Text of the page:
Robert Kagan delivers another sermon about “world order” that will convince no one who isn’t already in agreement with him:
Today the rocks are being overturned again. Those who have been arguing that we should pull back from the world and show greater restraint tell us we need to accept the world “as it is.” But they have no idea what the world “as it is” really looks like. They grew up inside the bubble of protection provided by U.S. power and the liberal world order it sustained, a world in which other nations were forced to adjust their behavior to those realities of power.
If advocates of restraint don’t know what the world “as it is” looks like, it is difficult to see how Kagan has any better understanding of it. According to Kagan, all of us grew up inside the same “bubble of protection,” and so we all must be at the same disadvantage in knowing the world “as it is.” It still seems to me that some of us have a better grasp on history and human nature than others, and some of us have been mostly right about the major foreign policy issues of the last thirty years and some have been disastrously wrong. Guess which group Kagan belongs to.
There is no reflection here or in any of his other recent pieces on how the destructive pursuit of maintaining U.S. global hegemony has undermined and damaged the “world order” that Kagan claims to value so much. It is difficult to take Kagan’s warnings about a recent breakdown in order seriously when he and other interventionists like him have been hammering away at that order for at least twenty years. He is very confident that other states would have behaved very differently and worse in the absence of U.S. hegemony, but he doesn’t seem the least bit concerned by how that hegemony has allowed and encouraged the U.S. to behave in a reckless and destructive fashion for decades.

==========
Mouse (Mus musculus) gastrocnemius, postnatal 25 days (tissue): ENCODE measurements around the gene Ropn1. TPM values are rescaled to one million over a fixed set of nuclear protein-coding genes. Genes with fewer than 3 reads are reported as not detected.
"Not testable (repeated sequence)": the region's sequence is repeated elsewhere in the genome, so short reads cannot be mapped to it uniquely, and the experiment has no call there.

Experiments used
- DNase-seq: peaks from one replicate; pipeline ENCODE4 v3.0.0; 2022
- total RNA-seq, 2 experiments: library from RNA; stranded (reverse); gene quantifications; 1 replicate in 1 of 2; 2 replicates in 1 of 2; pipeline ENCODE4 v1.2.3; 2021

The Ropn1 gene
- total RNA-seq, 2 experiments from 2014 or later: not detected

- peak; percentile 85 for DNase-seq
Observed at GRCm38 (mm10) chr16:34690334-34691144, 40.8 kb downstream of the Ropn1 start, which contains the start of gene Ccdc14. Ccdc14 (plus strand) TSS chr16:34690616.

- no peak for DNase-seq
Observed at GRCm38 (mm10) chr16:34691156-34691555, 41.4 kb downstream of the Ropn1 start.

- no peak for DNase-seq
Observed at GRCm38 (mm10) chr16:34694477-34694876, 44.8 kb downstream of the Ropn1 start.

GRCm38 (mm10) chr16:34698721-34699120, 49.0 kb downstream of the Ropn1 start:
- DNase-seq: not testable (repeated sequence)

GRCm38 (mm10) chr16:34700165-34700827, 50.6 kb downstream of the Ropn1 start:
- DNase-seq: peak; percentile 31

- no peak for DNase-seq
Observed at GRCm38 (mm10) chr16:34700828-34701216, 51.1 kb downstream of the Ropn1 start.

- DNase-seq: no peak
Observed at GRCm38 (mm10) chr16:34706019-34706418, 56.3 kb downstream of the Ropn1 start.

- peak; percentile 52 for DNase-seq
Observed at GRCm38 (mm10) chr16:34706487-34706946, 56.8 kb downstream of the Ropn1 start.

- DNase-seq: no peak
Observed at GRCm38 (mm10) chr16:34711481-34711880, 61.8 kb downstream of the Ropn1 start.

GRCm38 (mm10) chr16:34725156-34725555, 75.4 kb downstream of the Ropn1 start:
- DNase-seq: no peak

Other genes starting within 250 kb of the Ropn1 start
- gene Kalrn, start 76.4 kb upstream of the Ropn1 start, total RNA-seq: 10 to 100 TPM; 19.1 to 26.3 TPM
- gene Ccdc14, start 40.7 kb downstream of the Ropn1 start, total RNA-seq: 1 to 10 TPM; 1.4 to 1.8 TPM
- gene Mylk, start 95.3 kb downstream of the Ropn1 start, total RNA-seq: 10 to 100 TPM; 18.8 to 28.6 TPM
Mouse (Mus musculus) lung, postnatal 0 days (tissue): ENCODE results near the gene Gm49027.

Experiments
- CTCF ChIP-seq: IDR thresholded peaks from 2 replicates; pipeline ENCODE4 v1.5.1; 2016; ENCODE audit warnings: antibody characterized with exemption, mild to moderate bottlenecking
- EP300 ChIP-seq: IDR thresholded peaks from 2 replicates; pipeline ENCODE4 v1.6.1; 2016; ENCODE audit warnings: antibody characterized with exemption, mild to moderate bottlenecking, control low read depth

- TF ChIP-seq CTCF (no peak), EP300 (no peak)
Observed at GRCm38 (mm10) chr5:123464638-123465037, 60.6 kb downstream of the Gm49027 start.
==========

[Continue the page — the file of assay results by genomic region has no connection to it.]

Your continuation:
Kagan naturally doesn’t mention the Iraq war, but he also doesn’t mention any of the other destabilizing actions that the U.S. has taken in the last twenty years that have contributed to current problems. He doesn’t mention these things because calling attention to the chaos that the U.S. has created in the name of exercising “leadership” doesn’t fit his narrative of a benevolent hegemon upholding order. The key flaw in Kagan’s argument (and worldview) is that he cannot accept that an unrestrained U.S. hegemon is a major threat to “world order” and that restraint is necessary to keep the U.S. from doing more damage than it already has.